The news helps me count my blessings
Right now the world officially doesn't make a great deal of sense.
For three weeks, living in these islands felt a bit like being trapped inside a sitcom which was stuck in fast forward, simply because the news came in quicker than it could be typed. Newspapers were out of date before the morning Marmite and toast could be scoffed and journalists wondered if they would ever see their beds again. As a nation we were completely obsessed with the Brexit fallout and the high drama which followed. If, during that crazy period, somebody hadn’t resigned, plotted or been sacked within a morning I felt a little short changed.
I lost count of the number of occasions I informed whoever might have been listening that we were witnessing history in the making. News nerds like me were being spoiled rotten.
But it took the horrific events in Nice last Thursday evening to jolt us from our collective naval-gazing. What happened in the South of France was shockingly brutal but almost in keeping with a truly awful year which has seen a flurry of high profile deaths, a succession of mass murders, unprecedented political turmoil and the spectre of financial instability threatening to return with gusto.
If you think too hard about the events of 2016 you are likely to do yourself a mischief - a prospect which has inspired me to focus on more mundane matters.
The clock is ticking down on the beginning of the summer holidays, a phenomenon which, hitherto, I have always managed to play a bit part role thanks to the demands of the office. But for the first time since Clearasil was my best pal I am leaving the house each morning without a tie on and having not had a shave, which would be a doddle were it not for the fact that for the next six-and-a-half-weeks I shall not only be Nappy Changer In-Chief but also the modern day Billy Butlin.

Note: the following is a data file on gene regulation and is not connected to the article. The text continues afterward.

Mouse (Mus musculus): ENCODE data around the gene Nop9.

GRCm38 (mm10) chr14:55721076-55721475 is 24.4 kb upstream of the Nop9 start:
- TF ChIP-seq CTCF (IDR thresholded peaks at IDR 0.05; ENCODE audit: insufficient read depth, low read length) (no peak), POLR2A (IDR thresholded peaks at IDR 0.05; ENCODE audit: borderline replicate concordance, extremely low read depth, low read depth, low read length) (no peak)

I can vividly remember my own summer holidays 30 years ago and being crushed by the fact that Woolworths launched their ‘Back To School’ range before July was out. I also recall the semi-permanent pained look on my mother’s face as she laboured in vain to entertain two truculent young brothers on a tight budget.
Until now, my stint as Mr Mum has been reasonably successful insofar as the fact that we have yet to visit A&E, I have not left either of the children in David Cameron’s local nor have I felt a burning desire to scuttle back to the newsroom. But now the serious work really begins.
Finding suitable entertainment for both a seven-year-old and a child whose party trick is lobbing dummies from his buggy is a tough ask but one I am looking forward to tackling. The past two-and-a-half months of parental leave have been enlightening to say the least.
I have learned not to feel embarrassed while speaking Moron to a baby and also that my phone isn’t the most important thing in the world (when there isn’t a breaking news story of some significance).
I realise my enthusiastic approach to a month-and-a-half without school borders on the naive but my own personal 2016 has been in stark contrast to one that many others are experiencing.
It may be the gloomiest year in recent memory but the prospect of being a hands on dad this summer trumps it all.